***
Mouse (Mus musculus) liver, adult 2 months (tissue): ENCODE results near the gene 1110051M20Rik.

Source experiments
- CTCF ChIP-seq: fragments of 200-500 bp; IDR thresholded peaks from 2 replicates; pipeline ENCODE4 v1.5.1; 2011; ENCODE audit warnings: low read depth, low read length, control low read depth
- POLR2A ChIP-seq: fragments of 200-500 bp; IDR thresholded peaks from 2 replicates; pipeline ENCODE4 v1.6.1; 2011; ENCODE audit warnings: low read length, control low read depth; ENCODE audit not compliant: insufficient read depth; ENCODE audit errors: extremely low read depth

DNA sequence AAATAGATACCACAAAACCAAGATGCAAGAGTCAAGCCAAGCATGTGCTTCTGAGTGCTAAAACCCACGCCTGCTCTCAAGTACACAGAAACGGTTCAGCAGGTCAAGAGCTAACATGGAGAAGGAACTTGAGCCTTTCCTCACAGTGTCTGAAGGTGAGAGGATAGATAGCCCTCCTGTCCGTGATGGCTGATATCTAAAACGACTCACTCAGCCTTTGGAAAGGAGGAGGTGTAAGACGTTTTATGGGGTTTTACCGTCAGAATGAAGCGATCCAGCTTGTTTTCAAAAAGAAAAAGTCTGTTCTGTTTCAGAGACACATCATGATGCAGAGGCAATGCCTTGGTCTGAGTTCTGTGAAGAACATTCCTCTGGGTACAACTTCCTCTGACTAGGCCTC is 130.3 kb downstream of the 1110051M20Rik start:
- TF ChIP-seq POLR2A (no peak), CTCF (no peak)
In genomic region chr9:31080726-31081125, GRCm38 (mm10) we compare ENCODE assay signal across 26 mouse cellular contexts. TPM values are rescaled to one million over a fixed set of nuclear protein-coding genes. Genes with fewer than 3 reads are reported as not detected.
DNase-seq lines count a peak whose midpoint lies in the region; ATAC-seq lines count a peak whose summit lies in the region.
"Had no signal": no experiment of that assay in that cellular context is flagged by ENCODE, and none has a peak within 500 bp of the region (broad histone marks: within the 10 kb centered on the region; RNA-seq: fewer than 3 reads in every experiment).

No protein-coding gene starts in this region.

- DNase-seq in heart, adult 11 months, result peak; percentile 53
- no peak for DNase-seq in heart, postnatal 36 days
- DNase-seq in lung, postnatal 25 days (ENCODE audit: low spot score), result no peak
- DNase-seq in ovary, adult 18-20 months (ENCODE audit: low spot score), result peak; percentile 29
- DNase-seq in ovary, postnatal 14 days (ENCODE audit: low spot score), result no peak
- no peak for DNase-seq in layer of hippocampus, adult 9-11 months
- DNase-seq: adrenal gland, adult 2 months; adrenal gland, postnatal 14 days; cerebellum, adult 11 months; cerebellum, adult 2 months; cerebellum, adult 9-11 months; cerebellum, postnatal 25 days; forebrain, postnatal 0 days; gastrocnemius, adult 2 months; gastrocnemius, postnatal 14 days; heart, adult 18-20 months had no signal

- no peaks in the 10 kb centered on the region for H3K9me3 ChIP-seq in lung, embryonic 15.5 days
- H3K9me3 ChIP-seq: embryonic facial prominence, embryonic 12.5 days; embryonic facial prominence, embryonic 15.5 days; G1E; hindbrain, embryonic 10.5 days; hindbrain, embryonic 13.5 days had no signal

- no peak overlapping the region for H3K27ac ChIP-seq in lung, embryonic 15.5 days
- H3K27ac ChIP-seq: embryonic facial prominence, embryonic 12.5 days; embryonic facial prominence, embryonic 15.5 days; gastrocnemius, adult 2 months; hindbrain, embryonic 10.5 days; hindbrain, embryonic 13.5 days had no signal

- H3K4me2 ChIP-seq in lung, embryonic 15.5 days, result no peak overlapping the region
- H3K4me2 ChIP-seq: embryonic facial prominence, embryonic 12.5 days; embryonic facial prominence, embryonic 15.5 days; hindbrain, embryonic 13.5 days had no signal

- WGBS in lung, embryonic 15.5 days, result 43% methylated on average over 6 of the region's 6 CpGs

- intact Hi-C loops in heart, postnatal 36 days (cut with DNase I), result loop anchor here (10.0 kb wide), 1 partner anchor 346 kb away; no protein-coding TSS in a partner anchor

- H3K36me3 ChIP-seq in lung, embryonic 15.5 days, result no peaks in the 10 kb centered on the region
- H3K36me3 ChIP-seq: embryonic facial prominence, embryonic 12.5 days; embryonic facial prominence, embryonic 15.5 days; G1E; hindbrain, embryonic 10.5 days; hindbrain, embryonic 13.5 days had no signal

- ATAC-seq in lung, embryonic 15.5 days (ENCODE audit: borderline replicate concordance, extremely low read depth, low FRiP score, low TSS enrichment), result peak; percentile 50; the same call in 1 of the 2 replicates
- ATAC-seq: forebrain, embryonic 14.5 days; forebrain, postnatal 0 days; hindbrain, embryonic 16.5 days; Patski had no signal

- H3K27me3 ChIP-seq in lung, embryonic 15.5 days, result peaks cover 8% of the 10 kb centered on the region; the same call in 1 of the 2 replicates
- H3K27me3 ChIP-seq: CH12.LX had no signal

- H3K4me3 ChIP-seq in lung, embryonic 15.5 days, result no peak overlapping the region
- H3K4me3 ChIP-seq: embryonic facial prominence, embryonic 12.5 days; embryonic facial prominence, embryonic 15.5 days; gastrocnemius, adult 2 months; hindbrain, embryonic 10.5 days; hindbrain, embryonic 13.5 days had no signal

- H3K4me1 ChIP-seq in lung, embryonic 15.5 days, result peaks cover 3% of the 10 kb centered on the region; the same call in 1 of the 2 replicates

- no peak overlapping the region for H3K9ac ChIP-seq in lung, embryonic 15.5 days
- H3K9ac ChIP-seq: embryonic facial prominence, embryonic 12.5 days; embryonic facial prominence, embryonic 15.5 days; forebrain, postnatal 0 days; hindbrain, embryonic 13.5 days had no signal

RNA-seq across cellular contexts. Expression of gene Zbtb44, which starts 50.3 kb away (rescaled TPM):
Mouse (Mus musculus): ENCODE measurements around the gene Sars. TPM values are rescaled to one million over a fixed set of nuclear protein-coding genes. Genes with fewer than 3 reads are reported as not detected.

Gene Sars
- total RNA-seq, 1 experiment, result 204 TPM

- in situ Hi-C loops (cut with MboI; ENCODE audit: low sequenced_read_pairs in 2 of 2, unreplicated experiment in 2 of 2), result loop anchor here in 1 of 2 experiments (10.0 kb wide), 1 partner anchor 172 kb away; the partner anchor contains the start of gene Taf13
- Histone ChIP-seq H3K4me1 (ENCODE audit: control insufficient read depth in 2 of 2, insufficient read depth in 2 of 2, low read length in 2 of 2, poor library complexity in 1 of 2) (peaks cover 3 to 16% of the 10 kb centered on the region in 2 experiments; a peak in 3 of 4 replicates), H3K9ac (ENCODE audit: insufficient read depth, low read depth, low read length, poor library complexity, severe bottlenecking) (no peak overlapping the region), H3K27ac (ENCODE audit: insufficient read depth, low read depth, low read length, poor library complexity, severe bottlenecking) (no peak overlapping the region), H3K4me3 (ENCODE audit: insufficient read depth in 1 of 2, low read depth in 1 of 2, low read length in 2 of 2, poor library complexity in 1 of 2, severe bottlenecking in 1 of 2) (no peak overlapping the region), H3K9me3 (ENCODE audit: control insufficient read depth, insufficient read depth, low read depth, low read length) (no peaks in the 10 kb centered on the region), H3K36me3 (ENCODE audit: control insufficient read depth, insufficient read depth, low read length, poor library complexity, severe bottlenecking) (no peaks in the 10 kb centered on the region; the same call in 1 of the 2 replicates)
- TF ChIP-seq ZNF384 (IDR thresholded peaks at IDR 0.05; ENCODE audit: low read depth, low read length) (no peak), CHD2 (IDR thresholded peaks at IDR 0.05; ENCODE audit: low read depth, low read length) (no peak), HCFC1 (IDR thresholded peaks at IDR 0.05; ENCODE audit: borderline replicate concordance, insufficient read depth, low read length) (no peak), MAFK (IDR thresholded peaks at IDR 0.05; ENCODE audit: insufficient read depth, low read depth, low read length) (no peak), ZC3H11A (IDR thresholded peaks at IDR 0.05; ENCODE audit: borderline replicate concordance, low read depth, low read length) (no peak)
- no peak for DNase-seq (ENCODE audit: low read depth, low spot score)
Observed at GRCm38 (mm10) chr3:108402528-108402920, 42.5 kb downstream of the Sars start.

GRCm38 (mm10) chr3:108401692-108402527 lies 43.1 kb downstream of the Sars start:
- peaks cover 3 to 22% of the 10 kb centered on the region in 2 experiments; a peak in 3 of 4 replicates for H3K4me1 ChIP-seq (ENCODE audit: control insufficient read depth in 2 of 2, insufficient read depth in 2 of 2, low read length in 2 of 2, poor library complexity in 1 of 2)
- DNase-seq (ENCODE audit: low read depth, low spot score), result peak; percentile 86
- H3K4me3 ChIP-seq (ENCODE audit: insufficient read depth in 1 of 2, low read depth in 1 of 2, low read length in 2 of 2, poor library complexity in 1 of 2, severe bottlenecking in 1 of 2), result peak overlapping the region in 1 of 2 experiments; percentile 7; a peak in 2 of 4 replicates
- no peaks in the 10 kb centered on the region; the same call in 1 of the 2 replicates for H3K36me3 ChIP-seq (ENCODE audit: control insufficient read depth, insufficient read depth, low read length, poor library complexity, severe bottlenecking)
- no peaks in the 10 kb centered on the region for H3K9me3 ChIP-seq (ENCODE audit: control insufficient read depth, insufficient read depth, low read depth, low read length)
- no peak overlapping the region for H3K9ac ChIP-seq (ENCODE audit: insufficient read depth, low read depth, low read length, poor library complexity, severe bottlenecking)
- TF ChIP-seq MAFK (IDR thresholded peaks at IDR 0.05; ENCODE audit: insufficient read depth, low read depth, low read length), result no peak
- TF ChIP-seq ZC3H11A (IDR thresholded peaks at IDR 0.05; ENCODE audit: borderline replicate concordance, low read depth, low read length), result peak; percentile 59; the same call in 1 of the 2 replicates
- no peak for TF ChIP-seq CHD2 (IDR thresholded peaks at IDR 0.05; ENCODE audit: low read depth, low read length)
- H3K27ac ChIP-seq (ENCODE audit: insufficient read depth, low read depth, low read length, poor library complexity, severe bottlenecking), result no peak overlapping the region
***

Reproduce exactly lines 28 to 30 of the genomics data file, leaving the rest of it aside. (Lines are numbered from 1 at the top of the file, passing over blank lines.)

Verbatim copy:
- ATAC-seq in lung, embryonic 15.5 days (ENCODE audit: borderline replicate concordance, extremely low read depth, low FRiP score, low TSS enrichment), result peak; percentile 50; the same call in 1 of the 2 replicates
- ATAC-seq: forebrain, embryonic 14.5 days; forebrain, postnatal 0 days; hindbrain, embryonic 16.5 days; Patski had no signal

- H3K27me3 ChIP-seq in lung, embryonic 15.5 days, result peaks cover 8% of the 10 kb centered on the region; the same call in 1 of the 2 replicates